Compliance with Micro Motion Coriolis Meters

by | Jul 12, 2016 | Flow, Measurement Instrumentation

Tonya Wyatt

Tonya Wyatt

Senior Product Marketing Manager

Chemical Plant

Chemical Plant

Compliance to governmental environmental regulations is a major concern for any large industrial facility, yet minimizing the cost of compliance is important too. Meeting these regulations without adding significant maintenance costs is a big challenge, but can be achieved with a little focus.

EPA Greenhouse Gas Regulations

Government greenhouse gas (GHG) requirements state that utility providers and industrial users producing GHG emissions from burning fossil fuels or from chemical reactions, must measure and report fuel oil and natural gas burned or the GHG emissions from combustion and report other sources of GHG emissions. One key regulation requires sources emitting greater than 25,000 metric tons of CO2 or the equivalent (this threshold varies by location) to measure either the emissions or fuel burned and report quarterly.

Many companies attempt to use a combination of PD meters, orifice plates, and other flow meters to measure fuel oil and natural gas. Though, checking these dozens of meters on a regular basis to ensure they are meeting uncertainty requirements can leave a shortage of technical staff who are able to perform the required calibrations on each of the flow points. In the United States, for example, the Environmental Protection Agency (EPA) requires annual calibrations requiring the unit to be shut down, reducing production capacity and raising costs unnecessarily.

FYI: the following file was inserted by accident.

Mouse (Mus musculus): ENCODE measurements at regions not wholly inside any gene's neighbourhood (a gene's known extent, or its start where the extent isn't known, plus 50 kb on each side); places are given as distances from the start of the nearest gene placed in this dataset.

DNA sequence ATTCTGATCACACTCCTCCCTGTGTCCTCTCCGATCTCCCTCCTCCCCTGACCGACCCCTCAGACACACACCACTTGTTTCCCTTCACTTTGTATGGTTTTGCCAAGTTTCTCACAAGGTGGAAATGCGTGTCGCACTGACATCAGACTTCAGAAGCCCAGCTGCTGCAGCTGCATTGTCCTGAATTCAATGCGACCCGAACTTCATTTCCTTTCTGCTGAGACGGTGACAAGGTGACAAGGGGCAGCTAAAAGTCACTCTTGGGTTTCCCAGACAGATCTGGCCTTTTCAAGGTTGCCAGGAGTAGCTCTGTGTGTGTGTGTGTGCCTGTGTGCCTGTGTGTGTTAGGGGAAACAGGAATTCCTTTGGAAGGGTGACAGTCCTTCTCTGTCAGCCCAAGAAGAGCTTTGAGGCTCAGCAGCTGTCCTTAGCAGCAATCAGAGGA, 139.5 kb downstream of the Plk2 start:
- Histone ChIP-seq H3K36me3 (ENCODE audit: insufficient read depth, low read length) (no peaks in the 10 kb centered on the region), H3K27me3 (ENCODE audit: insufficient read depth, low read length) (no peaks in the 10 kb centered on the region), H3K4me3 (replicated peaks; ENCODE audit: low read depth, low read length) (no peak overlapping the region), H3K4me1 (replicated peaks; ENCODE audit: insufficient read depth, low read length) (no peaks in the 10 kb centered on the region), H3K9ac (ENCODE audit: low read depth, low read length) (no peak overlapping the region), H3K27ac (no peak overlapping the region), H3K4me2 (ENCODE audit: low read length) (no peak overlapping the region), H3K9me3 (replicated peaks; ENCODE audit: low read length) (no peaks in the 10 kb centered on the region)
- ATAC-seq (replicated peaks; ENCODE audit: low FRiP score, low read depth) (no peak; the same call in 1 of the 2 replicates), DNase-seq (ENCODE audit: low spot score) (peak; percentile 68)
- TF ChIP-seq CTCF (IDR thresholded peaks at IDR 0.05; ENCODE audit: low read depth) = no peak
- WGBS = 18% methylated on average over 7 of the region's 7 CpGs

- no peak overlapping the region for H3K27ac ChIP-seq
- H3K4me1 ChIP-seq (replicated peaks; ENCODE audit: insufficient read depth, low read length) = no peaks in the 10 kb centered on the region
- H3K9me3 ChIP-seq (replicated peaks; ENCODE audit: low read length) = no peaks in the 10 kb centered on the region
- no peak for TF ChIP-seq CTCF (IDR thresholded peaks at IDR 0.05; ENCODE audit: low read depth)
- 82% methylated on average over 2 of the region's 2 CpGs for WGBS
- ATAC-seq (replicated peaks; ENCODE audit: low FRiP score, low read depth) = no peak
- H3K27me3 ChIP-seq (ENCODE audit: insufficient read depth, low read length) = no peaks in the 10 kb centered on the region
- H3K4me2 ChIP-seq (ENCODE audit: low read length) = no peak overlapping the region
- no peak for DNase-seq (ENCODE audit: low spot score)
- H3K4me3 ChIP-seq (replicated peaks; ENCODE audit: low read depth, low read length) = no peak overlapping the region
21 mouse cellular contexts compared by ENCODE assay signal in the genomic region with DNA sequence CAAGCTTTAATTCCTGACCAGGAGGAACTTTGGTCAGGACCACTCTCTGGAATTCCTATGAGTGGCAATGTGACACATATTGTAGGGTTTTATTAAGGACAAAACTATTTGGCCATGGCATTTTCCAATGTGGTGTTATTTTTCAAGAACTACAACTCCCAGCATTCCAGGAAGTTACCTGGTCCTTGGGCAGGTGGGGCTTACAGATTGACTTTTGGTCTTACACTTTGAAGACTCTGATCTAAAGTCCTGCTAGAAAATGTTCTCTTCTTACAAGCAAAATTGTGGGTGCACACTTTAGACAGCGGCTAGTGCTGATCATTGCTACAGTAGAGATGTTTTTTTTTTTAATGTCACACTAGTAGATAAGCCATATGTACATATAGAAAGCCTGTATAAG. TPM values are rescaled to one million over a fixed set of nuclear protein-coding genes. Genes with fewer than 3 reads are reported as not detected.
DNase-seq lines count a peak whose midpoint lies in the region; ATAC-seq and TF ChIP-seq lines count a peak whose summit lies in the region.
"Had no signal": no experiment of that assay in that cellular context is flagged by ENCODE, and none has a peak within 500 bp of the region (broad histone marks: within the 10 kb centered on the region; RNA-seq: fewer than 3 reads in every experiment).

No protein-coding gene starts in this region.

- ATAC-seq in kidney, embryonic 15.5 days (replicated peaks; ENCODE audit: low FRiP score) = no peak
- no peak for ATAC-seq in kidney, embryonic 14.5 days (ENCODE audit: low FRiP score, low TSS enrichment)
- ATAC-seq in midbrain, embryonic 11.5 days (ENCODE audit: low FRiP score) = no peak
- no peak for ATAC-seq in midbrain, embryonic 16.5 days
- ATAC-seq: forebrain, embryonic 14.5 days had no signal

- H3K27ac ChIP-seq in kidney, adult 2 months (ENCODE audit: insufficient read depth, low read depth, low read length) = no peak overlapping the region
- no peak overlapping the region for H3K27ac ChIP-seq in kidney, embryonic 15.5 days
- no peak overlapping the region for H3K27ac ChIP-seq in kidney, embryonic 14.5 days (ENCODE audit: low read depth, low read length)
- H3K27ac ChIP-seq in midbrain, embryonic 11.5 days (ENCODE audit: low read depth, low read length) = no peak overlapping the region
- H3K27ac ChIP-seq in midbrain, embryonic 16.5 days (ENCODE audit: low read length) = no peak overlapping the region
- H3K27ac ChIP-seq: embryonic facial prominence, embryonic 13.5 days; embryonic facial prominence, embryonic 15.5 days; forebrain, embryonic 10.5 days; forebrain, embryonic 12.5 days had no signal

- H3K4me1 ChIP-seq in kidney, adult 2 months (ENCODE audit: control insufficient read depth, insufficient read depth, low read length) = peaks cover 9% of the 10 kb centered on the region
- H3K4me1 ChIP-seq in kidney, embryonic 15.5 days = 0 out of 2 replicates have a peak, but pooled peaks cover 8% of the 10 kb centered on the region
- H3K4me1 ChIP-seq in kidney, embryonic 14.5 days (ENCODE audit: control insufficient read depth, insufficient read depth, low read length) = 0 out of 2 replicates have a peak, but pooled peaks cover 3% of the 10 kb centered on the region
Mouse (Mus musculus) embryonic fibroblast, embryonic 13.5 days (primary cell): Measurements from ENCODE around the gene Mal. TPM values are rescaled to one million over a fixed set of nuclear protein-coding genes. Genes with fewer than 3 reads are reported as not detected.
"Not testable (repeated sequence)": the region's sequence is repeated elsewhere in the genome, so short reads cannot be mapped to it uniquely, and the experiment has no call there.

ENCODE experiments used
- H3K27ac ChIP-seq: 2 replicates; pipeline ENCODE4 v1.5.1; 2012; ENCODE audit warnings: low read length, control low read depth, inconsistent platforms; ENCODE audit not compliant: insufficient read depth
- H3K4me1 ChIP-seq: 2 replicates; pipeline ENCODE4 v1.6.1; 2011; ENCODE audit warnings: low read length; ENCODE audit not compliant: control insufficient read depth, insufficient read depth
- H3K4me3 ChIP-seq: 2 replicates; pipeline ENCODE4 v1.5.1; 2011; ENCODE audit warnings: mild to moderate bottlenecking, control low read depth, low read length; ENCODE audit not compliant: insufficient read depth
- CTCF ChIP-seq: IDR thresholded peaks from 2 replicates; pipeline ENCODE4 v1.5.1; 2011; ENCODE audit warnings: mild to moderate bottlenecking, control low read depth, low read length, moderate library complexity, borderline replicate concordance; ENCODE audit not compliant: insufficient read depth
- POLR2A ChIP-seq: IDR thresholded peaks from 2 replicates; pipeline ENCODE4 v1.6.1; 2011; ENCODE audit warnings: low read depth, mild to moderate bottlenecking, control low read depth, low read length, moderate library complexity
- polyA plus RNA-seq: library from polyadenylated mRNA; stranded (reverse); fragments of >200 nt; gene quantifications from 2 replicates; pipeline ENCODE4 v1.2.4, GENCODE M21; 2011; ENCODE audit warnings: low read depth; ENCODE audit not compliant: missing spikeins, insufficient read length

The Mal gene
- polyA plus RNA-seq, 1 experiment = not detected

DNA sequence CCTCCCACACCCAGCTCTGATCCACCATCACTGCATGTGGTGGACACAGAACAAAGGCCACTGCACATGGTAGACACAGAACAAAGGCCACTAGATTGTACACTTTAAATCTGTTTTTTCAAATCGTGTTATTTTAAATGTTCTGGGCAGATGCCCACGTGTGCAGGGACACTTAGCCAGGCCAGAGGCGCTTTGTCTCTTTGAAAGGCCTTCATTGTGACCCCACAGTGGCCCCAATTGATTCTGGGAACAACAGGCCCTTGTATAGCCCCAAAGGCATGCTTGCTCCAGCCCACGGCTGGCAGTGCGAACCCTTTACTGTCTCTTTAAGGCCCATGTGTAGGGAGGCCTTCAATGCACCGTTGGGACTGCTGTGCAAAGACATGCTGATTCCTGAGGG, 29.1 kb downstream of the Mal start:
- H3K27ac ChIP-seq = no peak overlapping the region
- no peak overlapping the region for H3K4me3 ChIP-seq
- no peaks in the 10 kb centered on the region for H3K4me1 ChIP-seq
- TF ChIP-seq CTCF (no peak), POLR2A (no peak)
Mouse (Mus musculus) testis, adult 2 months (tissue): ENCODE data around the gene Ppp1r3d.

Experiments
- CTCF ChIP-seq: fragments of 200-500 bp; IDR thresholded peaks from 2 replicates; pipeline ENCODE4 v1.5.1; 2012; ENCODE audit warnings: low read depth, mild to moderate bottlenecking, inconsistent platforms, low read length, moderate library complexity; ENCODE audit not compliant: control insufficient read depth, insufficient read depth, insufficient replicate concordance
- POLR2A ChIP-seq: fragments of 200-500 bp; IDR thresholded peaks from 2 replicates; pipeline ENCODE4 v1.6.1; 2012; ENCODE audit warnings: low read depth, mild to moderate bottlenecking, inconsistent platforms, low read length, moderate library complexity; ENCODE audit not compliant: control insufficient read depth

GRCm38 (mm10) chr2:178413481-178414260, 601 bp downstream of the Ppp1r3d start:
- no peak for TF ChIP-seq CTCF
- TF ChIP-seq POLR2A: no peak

Emerson’s Micro Motion Coriolis flow meters offer another solution. Rather than hiring additional employees or suffering through operating interruptions, Micro Motion meters provide a dependable measurement with better accuracy than required. A whole new transparency is possible with Smart Meter Verification technology, allowing for easy reporting and verification that the measurement is still within the uncertainty tolerance without increasing staff or added downtime associated with removing the meter for calibration or inspection. Many agencies (including the EPA) have accepted Smart Meter Verification in lieu of calibration.

For more information on our solutions for the chemical industry, greenhouse gas emissions, and Smart Meter Verification, click here.

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The opinions expressed here are the personal opinions of the authors. Content published here is not read or approved by Emerson before it is posted and does not necessarily represent the views and opinions of Emerson.